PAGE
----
Post-Brexit trade will be ‘complicated and costly'
The future free trade agreement between the EU and UK ‘will make trade more complicated and costly for all of us’ because ‘this is the essence of Brexit’, said EU Council president Donald Tusk on Wednesday.
Speaking in Luxembourg, Mr Tusk said that the EU would “enter the negotiations of the future relations with the UK with an open, positive and constructive mind, but also with realism”.
His remarks come ahead of an EU Council summit on March 22-23 at which the EU leaders are expected to adopt draft negotiating guidelines for the next phase of talks about the ‘future relationship’, including trade.
The EU has said that no full deal on trade will be signed before Brexit, however it intends that a ‘statement of political intent’ outlining wishes for the future relationship will be attached to the exit treaty (which itself will cover vital matters including expat rights).
Mr Tusk said the EU “does not wish to build a wall between the EU and Britain”. “On the contrary, the UK will be our closest neighbour and we want to remain friends and partners also after Brexit. Partners that are as close as possible.”
However, he said the hard Brexit chosen by the UK government inevitably means things cannot be the same as before. He said there would be a free trade arrangement (FTA), such as the EU recently made with Canada, and he said they should aim for it to make provisions concerning all areas and to offer zero tariffs on goods.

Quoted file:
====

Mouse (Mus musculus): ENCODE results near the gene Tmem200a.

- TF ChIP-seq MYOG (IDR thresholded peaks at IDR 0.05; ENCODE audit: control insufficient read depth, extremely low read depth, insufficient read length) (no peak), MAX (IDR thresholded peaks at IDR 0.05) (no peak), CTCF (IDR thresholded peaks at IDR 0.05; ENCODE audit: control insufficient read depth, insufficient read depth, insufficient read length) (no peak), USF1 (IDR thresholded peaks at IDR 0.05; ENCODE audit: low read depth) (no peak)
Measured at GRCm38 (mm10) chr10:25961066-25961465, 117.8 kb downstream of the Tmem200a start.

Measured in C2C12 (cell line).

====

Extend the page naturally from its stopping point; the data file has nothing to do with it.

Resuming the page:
He said it should also “address services”, but did not specify how far it should go towards the full free access to EU markets for British financial firms that the UK wants.
However, he added: “This positive approach doesn't change the simple fact that because of Brexit we will be drifting apart. In fact, this will be the first FTA in history that loosens economic ties, instead of strengthening them.”
In negotiating the deal, he said the EU will bear in mind two tests:
A balance of rights and obligations – the UK cannot have the same benefits as Norway but only the same (lesser) obligations as Canada.
Integrity of the single market – members of the single market cannot pick and choose sectors they like and accept ECJ jurisdiction only where it suits their interests; the same will apply to the UK.
Mr Tusk said: “A ‘pick and mix’ approach for a non-members state is out of the question. We are not going to sacrifice these principles. It’s simply not in our interest.”
However, he proposed that the EU and UK should continue in common efforts against terrorism and international crime, and he invited the UK to take part in EU programmes in research and innovation, education and culture.
Mr Tusk said he also wished to “avoid that particularly absurd consequence of Brexit that is the disruption of flights between the UK and the EU” and wished to start discussions on this as soon as possible.
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